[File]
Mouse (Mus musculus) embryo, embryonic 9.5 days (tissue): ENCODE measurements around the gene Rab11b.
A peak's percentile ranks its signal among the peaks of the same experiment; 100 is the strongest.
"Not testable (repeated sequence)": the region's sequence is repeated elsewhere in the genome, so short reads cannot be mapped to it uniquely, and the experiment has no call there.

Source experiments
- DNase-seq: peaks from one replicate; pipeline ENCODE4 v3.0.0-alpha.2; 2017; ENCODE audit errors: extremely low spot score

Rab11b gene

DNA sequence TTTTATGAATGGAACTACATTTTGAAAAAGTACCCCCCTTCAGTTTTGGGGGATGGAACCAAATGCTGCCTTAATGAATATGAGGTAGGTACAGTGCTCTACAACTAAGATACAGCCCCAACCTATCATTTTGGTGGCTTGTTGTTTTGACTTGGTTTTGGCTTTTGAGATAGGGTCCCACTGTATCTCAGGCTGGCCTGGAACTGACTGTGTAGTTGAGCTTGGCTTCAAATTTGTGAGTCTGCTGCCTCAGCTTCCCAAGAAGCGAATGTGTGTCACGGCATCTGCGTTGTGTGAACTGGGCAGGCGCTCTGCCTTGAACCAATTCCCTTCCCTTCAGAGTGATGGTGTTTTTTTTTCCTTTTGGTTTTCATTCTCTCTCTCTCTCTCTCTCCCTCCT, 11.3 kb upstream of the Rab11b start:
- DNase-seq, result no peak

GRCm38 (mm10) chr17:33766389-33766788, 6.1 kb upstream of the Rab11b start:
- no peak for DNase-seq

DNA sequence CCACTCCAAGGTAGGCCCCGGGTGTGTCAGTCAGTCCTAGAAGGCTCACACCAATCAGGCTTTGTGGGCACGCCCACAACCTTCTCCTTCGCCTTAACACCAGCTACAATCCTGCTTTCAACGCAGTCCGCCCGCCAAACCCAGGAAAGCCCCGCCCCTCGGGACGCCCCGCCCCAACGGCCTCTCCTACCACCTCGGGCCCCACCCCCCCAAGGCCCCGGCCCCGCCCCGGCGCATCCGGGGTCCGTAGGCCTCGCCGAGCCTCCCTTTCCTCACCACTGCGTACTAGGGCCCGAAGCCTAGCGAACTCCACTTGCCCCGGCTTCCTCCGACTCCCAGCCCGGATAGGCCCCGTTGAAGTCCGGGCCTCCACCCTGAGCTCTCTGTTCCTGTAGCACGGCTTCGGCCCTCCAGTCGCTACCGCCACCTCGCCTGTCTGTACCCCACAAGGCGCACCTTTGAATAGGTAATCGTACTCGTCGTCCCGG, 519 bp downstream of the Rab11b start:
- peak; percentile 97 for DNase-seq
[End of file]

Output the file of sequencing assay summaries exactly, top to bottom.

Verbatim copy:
Mouse (Mus musculus) embryo, embryonic 9.5 days (tissue): ENCODE measurements around the gene Rab11b.
A peak's percentile ranks its signal among the peaks of the same experiment; 100 is the strongest.
"Not testable (repeated sequence)": the region's sequence is repeated elsewhere in the genome, so short reads cannot be mapped to it uniquely, and the experiment has no call there.

Source experiments
- DNase-seq: peaks from one replicate; pipeline ENCODE4 v3.0.0-alpha.2; 2017; ENCODE audit errors: extremely low spot score

Rab11b gene

DNA sequence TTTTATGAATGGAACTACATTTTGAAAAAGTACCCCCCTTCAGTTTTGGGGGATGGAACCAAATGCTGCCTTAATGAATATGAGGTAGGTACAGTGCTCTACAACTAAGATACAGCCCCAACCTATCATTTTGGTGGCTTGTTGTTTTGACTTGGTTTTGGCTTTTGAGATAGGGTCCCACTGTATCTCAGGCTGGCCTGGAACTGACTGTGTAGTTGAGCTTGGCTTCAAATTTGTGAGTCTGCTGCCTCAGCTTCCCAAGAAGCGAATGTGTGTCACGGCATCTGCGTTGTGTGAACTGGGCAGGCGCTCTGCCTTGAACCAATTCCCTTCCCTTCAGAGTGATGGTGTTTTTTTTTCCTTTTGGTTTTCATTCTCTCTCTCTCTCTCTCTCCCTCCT, 11.3 kb upstream of the Rab11b start:
- DNase-seq, result no peak

GRCm38 (mm10) chr17:33766389-33766788, 6.1 kb upstream of the Rab11b start:
- no peak for DNase-seq

DNA sequence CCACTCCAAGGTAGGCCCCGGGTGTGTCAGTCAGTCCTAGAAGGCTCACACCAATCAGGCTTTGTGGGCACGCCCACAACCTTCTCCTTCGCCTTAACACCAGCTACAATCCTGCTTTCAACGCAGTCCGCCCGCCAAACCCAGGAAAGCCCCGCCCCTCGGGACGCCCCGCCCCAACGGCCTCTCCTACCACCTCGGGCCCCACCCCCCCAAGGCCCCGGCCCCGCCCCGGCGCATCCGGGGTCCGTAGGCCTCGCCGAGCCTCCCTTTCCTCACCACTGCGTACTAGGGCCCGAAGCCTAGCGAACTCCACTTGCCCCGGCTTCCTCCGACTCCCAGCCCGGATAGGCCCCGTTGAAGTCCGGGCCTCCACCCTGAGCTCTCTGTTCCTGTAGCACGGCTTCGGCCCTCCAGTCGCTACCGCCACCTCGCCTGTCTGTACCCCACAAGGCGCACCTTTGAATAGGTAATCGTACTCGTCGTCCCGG, 519 bp downstream of the Rab11b start:
- peak; percentile 97 for DNase-seq